LIGHT is a small-molecule, broad-spectrum, cancer-targeted imaging agent that we believe has the potential to be the first of its kind for selective detection of tumors and metastases in a broad range of cancers. LIGHT is comprised of a proprietary PLE, acting as a cancer-targeted delivery and retention vehicle, covalently labeled with iodine-124, a short-lived PET imaging radioisotope. PET imaging used in conjunction with CT scanning has now become the imaging method of choice in oncology. In studies to date, LIGHT selectively illuminated malignant tumors in 52 of 54 animal models of cancer, demonstrating broad-spectrum, cancer-selective uptake and retention. Investigator-sponsored Phase 1-2 trials of LIGHT as a PET imaging agent are ongoing across 11 solid tumor indications. Initial positive imaging results have been established in patients with lung and brain cancers. These human trials, if successful, would likely provide proof-of-concept for LIGHT as a PET imaging agent with the potential to supplant the current “gold standard” agent, 18F-fluoro-deoxyglucose (FDG), due to what we believe to be LIGHT’s superior cancer-specificity versus FDG and MRI, and more favorable logistics of clinical use versus FDG. As a chemically identical biomarker for HOT, we believe that LIGHT tumor uptake data could accelerate clinical development of HOT by guiding selection of indications for HOT Phase 2 trials and potentially be used in such trials to identify suitable patients and assess therapeutic efficacy. For the same reason, and in view of the quantitative nature of PET imaging, LIGHT imaging may be capable of estimating an efficacious dose of HOT in individual patients.
HOT is a small-molecule, broad-spectrum, cancer-targeted molecular radiotherapeutic that we believe has the potential to be the first therapeutic agent to use PLEs to target cancer cells. HOT is comprised of a proprietary PLE, acting as a cancer-targeted delivery and retention vehicle, covalently labeled with iodine-131, a cytotoxic (cell-killing) radioisotope that is already in common use to treat thyroid and other cancer types. The ongoing Phase 1b dose-escalation trial is aimed at determining the Maximum Tolerated Dose of HOT. We expect to initiate HOT Phase 2 efficacy trials as a monotherapy for solid tumors with significant unmet medical need as soon as a starting dose is established. We may determine such a dose based on an acceptable safety profile in the Phase 1b trial. Selection of indications for Phase 2, as well as aspects of trial design, will be guided by ongoing PET imaging trials in cancer patients with LIGHT, a chemically identical biomarker for HOT. Preclinical experiments in more than a dozen in vivo (in animals) tumor models have demonstrated selective killing of cancer cells along with a benign safety profile. In view of HOT’s selective uptake and retention in a wide range of solid tumors and in cancer stem cells, its single-agent efficacy in animal models and its non-specific mechanism of cancer-killing (radiation), we are first developing HOT as a monotherapy for solid tumors with significant unmet medical need.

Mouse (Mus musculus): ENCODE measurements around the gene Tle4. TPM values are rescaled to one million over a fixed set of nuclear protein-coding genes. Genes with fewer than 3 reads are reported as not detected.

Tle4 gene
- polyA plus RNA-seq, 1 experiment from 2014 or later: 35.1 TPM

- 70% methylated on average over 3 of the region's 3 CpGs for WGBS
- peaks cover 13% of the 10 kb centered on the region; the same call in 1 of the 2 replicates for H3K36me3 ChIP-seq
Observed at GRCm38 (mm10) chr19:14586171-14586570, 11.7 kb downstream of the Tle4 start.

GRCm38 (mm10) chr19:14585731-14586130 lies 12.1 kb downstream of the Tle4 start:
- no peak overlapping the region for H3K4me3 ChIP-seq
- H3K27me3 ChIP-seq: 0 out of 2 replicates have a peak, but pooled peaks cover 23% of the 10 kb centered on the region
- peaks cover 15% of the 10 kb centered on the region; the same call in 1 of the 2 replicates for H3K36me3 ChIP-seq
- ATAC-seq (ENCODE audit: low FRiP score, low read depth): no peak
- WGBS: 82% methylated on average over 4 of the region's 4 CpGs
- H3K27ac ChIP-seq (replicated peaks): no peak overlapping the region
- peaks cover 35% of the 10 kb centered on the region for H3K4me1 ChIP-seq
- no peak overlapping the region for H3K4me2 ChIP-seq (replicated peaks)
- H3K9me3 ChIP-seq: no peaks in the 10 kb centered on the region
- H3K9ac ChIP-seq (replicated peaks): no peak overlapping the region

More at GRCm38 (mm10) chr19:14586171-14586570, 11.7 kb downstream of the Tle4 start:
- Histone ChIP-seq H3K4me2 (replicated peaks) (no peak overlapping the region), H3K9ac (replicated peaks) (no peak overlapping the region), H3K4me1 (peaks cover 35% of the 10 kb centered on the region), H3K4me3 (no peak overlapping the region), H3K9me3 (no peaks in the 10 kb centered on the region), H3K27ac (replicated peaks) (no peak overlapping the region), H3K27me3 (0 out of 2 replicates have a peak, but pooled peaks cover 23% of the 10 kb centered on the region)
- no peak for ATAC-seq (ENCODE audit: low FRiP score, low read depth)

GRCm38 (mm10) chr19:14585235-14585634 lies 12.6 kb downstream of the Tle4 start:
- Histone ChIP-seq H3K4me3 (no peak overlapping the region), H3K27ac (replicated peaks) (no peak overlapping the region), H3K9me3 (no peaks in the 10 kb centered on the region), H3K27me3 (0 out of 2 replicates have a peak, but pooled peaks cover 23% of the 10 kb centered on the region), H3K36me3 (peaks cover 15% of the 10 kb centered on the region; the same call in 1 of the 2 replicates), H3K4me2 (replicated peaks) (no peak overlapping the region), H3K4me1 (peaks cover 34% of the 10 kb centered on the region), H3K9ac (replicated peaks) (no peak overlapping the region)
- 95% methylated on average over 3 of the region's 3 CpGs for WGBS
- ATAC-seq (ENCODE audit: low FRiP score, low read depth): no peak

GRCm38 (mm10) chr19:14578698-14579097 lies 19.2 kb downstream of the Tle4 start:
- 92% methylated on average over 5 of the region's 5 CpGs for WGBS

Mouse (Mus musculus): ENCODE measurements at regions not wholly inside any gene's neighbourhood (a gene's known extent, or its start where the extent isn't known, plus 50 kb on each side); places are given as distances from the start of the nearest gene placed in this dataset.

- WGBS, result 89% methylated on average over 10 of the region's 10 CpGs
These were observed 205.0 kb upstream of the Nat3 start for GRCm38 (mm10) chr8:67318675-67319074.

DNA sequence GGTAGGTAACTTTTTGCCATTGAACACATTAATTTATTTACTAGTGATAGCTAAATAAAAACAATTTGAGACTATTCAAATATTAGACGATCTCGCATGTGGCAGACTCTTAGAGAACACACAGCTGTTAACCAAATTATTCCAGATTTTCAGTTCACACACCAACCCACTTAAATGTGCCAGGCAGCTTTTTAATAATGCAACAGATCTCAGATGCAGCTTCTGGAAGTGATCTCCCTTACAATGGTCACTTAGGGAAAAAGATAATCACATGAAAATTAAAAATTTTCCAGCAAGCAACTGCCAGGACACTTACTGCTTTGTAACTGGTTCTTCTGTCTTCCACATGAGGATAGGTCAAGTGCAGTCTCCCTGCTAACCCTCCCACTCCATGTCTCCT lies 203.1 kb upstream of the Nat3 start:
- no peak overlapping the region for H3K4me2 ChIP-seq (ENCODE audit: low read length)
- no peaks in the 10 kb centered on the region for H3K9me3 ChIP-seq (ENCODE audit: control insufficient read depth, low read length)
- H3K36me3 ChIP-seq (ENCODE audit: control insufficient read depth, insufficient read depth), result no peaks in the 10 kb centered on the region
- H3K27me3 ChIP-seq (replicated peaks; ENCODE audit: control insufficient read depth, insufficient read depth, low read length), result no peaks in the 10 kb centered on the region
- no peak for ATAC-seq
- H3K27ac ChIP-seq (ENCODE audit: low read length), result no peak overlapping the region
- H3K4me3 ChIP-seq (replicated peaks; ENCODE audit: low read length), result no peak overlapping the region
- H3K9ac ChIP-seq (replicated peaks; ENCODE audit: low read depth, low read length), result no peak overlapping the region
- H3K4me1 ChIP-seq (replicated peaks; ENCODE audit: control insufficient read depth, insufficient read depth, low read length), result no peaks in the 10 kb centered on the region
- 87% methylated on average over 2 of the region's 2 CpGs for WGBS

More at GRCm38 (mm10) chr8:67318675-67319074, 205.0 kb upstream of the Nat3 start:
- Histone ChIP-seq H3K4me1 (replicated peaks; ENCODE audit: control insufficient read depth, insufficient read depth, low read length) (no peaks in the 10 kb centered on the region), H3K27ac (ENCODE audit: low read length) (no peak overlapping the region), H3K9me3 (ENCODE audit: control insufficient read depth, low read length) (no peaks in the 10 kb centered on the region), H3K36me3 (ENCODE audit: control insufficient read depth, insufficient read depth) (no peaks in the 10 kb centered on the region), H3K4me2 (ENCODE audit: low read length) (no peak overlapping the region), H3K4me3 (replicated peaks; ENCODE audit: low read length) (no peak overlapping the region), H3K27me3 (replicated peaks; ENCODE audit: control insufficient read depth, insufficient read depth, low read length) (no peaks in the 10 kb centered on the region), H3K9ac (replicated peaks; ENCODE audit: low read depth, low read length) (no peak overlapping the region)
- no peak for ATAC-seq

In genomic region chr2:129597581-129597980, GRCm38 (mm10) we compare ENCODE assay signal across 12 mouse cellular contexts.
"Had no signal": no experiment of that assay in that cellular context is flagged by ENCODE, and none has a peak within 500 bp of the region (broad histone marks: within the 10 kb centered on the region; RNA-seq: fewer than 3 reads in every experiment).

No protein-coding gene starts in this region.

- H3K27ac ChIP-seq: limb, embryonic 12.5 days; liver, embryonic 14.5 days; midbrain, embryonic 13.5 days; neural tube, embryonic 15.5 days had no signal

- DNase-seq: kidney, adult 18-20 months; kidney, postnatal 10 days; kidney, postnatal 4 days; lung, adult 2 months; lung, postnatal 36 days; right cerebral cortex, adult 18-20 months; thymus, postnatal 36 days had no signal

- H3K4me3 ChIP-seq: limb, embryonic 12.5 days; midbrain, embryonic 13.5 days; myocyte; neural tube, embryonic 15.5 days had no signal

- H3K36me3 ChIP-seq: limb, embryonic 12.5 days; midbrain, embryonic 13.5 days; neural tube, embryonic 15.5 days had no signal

GLOW2 is a small-molecule, broad-spectrum, cancer-targeted, non-radioactive optical imaging agent that we believe has the potential to be the first of its kind for intraoperative tumor margin illumination and non-invasive tumor imaging. GLOW2 is comprised of a proprietary PLE, acting as a cancer-targeted delivery and retention vehicle, covalently attached to a near-infrared (800nm) fluorophore. According to the American Cancer Society (2011), most cancer patients will have some type of surgery, and Cancer Facts and Figures indicated that approximately 1.3 million cancer patients were diagnosed with solid tumors in the U.S. alone in 2011. GLOW2 may facilitate and enable diagnostic, staging, debulking and curative cancer surgeries, intraoperatively in real time (i.e. during the actual surgical procedure) by defining tumor margins and regional lymph node involvement, resulting in more accurate tumor resectioning and improved outcome and prognosis. In this context, GLOW2 would effectively act as an adjunct therapeutic agent. In preclinical in vivo (in animals) tumor models, non-invasive optical imaging showed pronounced accumulation of GLOW2 in tumors versus normal organs and tissues in addition to successfully delineated tumor margins during tumor resection. Thus, GLOW2 may also have utility for non-invasive imaging of relatively superficial tumor types in man (e.g., melanoma, head & neck, colon, esophageal). Subject to additional funding, we expect to submit an IND for GLOW2 in the fourth quarter of 2013 and begin clinical trials shortly thereafter.
COLD is a cancer-targeted chemotherapy that in pre-clinical experiments inhibits the phosphatidylinosotol 3-kinase (PI3K)/Akt survival pathway, which is overexpressed in many types of cancer. As a result, COLD selectively inhibits Akt activity, induces caspase-mediated apoptosis and inhibits cell proliferation in cancer cells versus normal cells. COLD also exhibits significant in vivo efficacy in mouse xenograft tumor models, including non-small cell lung cancer and triple-negative breast cancers, producing long-lasting tumor growth suppression and significantly increased survival. We believe COLD has the potential to be best-in-class versus other Akt inhibitors in development due to a) cancer cell/cancer stem cell targeting, resulting in cancer-selective inhibition of Akt and cell proliferation or b) suitability for intravenous administration that we believe offers the prospect of greater systemic exposure and hence Akt inhibition in cancer cells, which we believe would result in superior efficacy.